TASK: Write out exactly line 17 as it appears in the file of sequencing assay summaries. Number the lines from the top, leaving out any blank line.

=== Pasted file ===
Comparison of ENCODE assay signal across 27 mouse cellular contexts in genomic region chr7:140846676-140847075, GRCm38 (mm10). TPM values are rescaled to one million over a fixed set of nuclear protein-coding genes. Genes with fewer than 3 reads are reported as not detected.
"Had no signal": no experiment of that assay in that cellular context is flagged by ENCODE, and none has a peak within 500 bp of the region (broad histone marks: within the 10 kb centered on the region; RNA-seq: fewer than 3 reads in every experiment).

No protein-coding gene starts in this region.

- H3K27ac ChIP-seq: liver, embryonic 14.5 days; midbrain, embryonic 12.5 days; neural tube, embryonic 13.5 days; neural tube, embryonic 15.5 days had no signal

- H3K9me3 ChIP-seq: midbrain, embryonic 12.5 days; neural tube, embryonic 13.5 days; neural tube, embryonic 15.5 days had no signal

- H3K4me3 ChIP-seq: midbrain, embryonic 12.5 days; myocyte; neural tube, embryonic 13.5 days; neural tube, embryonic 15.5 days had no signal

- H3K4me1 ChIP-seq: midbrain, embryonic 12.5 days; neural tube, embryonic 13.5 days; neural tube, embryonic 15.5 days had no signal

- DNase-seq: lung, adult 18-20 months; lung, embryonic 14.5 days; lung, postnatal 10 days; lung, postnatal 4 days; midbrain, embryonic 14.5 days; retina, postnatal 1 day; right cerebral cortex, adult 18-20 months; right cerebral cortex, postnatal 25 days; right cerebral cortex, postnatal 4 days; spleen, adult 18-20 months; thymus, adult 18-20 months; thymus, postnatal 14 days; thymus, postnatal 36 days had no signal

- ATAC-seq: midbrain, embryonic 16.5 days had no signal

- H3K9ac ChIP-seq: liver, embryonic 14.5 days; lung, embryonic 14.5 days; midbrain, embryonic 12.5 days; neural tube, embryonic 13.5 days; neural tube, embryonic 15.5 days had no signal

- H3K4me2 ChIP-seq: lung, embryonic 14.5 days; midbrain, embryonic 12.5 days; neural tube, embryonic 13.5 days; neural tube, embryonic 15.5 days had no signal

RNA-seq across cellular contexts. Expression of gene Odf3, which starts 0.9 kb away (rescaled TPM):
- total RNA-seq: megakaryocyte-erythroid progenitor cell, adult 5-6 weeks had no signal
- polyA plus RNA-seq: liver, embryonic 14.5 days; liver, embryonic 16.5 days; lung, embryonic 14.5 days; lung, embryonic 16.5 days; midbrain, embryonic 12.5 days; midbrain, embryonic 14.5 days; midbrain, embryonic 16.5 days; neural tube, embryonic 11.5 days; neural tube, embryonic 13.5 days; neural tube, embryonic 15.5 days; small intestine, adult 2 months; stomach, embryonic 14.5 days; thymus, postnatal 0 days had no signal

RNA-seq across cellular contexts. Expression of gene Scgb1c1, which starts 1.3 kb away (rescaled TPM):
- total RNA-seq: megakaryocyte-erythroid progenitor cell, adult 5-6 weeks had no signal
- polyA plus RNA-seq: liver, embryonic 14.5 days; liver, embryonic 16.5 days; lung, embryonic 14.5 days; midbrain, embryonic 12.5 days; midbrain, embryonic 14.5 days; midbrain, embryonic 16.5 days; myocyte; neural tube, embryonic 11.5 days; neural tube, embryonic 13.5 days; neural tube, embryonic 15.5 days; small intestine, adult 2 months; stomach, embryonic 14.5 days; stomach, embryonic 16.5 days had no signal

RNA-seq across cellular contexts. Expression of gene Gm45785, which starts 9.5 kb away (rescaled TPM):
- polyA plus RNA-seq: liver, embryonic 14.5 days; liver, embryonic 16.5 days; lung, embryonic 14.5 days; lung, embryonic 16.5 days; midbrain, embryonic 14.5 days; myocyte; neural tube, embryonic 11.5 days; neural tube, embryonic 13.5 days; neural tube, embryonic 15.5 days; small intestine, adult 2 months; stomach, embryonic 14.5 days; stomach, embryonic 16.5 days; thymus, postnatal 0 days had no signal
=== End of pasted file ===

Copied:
- polyA plus RNA-seq: liver, embryonic 14.5 days; liver, embryonic 16.5 days; lung, embryonic 14.5 days; midbrain, embryonic 12.5 days; midbrain, embryonic 14.5 days; midbrain, embryonic 16.5 days; myocyte; neural tube, embryonic 11.5 days; neural tube, embryonic 13.5 days; neural tube, embryonic 15.5 days; small intestine, adult 2 months; stomach, embryonic 14.5 days; stomach, embryonic 16.5 days had no signal